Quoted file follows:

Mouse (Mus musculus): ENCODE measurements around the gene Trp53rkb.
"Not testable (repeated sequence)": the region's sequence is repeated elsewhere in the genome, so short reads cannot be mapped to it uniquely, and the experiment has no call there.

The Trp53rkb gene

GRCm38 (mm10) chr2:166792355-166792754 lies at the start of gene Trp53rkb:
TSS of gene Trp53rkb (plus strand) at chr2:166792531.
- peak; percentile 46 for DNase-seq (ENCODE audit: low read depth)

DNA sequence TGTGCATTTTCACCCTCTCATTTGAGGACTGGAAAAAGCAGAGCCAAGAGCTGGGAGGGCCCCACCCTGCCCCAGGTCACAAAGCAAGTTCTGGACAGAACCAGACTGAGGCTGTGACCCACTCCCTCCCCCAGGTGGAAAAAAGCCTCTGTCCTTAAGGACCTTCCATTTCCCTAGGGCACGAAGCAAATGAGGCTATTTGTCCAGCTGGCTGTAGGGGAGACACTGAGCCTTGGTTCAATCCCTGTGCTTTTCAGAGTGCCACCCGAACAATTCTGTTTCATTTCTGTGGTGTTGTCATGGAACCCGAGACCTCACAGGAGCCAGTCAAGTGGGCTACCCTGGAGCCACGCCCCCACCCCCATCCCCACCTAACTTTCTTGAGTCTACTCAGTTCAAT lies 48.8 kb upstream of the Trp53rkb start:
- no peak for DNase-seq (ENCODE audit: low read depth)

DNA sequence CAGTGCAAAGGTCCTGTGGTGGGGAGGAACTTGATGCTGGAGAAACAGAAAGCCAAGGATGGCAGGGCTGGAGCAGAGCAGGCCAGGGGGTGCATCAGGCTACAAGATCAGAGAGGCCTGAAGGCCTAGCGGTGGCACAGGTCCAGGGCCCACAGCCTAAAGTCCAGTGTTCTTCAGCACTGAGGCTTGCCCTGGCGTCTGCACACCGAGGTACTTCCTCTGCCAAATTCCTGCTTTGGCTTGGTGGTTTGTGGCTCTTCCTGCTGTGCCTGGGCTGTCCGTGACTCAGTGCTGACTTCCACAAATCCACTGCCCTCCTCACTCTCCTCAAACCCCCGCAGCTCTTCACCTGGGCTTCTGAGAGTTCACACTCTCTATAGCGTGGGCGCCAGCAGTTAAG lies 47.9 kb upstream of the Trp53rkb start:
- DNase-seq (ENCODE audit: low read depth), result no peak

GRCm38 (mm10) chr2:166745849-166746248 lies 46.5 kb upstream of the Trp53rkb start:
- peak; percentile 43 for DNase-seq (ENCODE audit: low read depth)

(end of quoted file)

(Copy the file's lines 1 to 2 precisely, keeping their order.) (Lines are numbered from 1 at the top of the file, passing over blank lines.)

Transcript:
Mouse (Mus musculus): ENCODE measurements around the gene Trp53rkb.
"Not testable (repeated sequence)": the region's sequence is repeated elsewhere in the genome, so short reads cannot be mapped to it uniquely, and the experiment has no call there.